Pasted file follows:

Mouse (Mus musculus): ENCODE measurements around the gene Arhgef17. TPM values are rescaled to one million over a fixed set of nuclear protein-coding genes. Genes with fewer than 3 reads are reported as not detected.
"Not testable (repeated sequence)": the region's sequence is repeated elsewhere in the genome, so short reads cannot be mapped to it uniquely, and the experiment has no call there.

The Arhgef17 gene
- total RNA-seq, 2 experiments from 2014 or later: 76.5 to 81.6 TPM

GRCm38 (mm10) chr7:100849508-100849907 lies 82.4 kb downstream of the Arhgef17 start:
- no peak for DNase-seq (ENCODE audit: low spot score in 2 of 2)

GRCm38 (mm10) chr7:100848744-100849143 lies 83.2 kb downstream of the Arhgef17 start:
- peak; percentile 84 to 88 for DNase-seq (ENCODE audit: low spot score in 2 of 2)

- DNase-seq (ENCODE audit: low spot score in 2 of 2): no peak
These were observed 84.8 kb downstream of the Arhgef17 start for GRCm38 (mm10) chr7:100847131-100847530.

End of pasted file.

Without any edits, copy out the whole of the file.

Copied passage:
Mouse (Mus musculus): ENCODE measurements around the gene Arhgef17. TPM values are rescaled to one million over a fixed set of nuclear protein-coding genes. Genes with fewer than 3 reads are reported as not detected.
"Not testable (repeated sequence)": the region's sequence is repeated elsewhere in the genome, so short reads cannot be mapped to it uniquely, and the experiment has no call there.

The Arhgef17 gene
- total RNA-seq, 2 experiments from 2014 or later: 76.5 to 81.6 TPM

GRCm38 (mm10) chr7:100849508-100849907 lies 82.4 kb downstream of the Arhgef17 start:
- no peak for DNase-seq (ENCODE audit: low spot score in 2 of 2)

GRCm38 (mm10) chr7:100848744-100849143 lies 83.2 kb downstream of the Arhgef17 start:
- peak; percentile 84 to 88 for DNase-seq (ENCODE audit: low spot score in 2 of 2)

- DNase-seq (ENCODE audit: low spot score in 2 of 2): no peak
These were observed 84.8 kb downstream of the Arhgef17 start for GRCm38 (mm10) chr7:100847131-100847530.